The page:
“Targeting the most vulnerable segment of Egyptian society, the Ard El Khair program provides support, resources and training in raising livestock to young rural women as a path to sustainable employment. The Islamic Development Bank (IsDB) provided restricted mudaraba financing for the program through its Youth Employment Support (YES) program, which offers USD 50 million to provide unemployed active youth with opportunities to become more self-sufficient through income-generating activities. Although the YES program focused on youth employment, the challenge was to ensure that the most vulnerable segments within this population were included. The Ard El Khair incubator, which was financed through the YES program, aimed to address this challenge.”
In the vast golden fields of El Wadi Farm, situated 500 km away from the old city of Cairo, herds of cows roam freely, grazing the 30 acres of lush fertile pasture that surround them. A soft breeze passes through, rustling the leaves of trees nearby and the smell of freshly cut harvested hay lingers in the balmy air. Along the fields, a winding dirt road leads to a small concrete building on a farm, where a group of local women from a nearby village gather for a morning training session on cattle fattening.
The women have different reasons for being here. One is the sole breadwinner of her family and is struggling to make ends meet, while another lacks sufficient knowledge on how to run her own business. I myself, a recent medical graduate who had hopes of becoming a doctor, am in the room, both urgently and unexpectedly. Like many young women living in El Wahat el Bahariya, one of the poorest governates of Egypt, my life hasn’t exactly gone the way I had planned.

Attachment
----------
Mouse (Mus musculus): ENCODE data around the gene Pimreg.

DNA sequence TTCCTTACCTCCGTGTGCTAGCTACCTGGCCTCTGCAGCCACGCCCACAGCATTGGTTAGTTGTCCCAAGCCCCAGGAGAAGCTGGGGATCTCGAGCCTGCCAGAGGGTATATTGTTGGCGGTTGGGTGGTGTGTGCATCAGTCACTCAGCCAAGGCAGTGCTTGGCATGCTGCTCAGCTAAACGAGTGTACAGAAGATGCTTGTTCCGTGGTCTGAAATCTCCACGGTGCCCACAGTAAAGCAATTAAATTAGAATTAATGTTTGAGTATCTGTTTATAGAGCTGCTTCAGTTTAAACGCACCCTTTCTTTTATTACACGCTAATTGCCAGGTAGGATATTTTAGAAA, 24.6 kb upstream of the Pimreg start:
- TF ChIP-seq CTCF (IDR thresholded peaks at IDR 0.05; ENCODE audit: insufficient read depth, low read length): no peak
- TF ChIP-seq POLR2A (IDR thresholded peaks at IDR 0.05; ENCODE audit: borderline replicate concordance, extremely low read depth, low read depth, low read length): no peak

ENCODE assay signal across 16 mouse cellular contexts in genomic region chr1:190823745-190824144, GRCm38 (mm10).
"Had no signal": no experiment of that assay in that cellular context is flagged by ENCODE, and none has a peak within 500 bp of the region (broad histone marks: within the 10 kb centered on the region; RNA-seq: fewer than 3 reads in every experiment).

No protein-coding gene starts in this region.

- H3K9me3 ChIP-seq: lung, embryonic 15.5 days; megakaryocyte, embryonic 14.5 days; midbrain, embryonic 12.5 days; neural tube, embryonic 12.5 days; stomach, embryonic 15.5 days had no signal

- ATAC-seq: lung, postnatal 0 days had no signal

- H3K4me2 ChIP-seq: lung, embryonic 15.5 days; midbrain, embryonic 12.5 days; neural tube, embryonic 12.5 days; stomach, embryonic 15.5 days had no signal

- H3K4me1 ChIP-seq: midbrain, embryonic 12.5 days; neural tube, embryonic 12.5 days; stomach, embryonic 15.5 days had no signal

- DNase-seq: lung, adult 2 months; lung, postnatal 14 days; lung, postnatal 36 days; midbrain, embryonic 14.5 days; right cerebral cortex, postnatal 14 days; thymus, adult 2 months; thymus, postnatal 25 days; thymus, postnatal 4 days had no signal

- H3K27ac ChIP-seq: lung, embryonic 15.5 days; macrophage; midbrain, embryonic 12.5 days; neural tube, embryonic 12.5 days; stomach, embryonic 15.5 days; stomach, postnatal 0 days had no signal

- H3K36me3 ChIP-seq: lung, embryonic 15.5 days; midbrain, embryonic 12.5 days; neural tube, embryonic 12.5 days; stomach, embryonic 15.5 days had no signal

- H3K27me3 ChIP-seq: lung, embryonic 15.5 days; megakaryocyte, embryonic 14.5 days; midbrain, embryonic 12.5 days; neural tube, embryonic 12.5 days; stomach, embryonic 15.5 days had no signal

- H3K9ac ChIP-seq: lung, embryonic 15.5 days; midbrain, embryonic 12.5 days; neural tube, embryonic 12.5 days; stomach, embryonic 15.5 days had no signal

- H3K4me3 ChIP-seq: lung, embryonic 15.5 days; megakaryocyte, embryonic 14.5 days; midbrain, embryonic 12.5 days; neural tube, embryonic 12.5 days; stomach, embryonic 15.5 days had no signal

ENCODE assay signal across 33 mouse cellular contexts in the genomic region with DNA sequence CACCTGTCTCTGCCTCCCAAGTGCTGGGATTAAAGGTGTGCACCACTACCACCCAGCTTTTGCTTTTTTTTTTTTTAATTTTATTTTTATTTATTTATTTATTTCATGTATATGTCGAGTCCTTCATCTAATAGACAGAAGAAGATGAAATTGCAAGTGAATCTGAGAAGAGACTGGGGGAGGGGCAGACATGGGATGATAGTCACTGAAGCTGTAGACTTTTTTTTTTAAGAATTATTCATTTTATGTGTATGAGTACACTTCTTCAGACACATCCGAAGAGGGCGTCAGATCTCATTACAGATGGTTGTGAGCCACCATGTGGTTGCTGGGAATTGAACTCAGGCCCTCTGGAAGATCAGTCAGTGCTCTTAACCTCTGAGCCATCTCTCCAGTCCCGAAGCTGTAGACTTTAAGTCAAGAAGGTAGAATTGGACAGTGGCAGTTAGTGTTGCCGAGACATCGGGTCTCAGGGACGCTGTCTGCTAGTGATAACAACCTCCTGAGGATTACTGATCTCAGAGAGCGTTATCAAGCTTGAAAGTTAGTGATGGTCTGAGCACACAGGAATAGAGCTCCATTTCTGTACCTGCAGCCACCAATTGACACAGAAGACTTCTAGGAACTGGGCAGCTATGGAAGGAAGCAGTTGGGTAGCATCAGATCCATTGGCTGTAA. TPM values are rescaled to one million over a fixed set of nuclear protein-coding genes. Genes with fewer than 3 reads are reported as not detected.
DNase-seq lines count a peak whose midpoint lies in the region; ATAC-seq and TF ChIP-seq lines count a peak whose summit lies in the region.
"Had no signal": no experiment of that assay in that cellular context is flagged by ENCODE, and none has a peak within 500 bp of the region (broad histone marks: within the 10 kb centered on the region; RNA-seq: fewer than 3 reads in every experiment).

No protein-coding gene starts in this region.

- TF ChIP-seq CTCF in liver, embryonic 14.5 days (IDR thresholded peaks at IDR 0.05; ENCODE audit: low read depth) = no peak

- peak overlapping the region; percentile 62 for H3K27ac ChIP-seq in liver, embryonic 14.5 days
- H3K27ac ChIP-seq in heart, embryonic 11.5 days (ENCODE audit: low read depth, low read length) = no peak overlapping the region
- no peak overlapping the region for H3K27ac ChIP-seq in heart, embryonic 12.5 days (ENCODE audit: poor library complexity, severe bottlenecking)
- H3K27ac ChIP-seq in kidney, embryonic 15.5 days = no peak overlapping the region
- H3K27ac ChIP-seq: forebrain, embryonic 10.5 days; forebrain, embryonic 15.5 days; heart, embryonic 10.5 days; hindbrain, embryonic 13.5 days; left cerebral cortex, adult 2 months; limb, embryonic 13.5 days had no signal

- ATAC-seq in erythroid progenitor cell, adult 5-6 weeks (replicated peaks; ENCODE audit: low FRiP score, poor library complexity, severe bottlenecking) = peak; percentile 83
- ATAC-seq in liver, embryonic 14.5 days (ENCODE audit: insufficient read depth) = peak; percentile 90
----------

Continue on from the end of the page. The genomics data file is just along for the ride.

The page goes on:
The 2009 financial crisis, and the turbulence of the subsequent Arab Spring, sparked a political crisis and led to some decline in economic growth in Egypt.
Young Egyptians continue to struggle with employment, with women impacted the most. A survey conducted by UN Women shows that economic activity among female youth in Egypt is strikingly low compared to their male peers: 82.1% of non-student female youth are out of the labor force, compared to only 13.6% of non-student male youth.
The survey also found that the average duration of unemployment among youth in Egypt is 120 weeks, or more than two years. Among young males, the average is 109 weeks while the average for young females is significantly longer at 141 weeks. Of these, young women from rural areas face a particular set of challenges. Due to being geographically farther from the city, our economic opportunities are significantly limited. Upon graduating, I struggled to find a job near my village and couldn’t afford to commute.
After almost a year of looking for work, my family encouraged me to get involved in agriculture, a high-risk sector, especially for those who do not have the capacity or experience to mitigate risks. I had already heard the stories of hardship experienced by my neighbors who worked out in the fields. Faced with gender-specific obstacles, such as lack of access to land, financing, markets, good working conditions and equal treatment, these women were at a significant disadvantage before they even sowed a seed or plowed a field.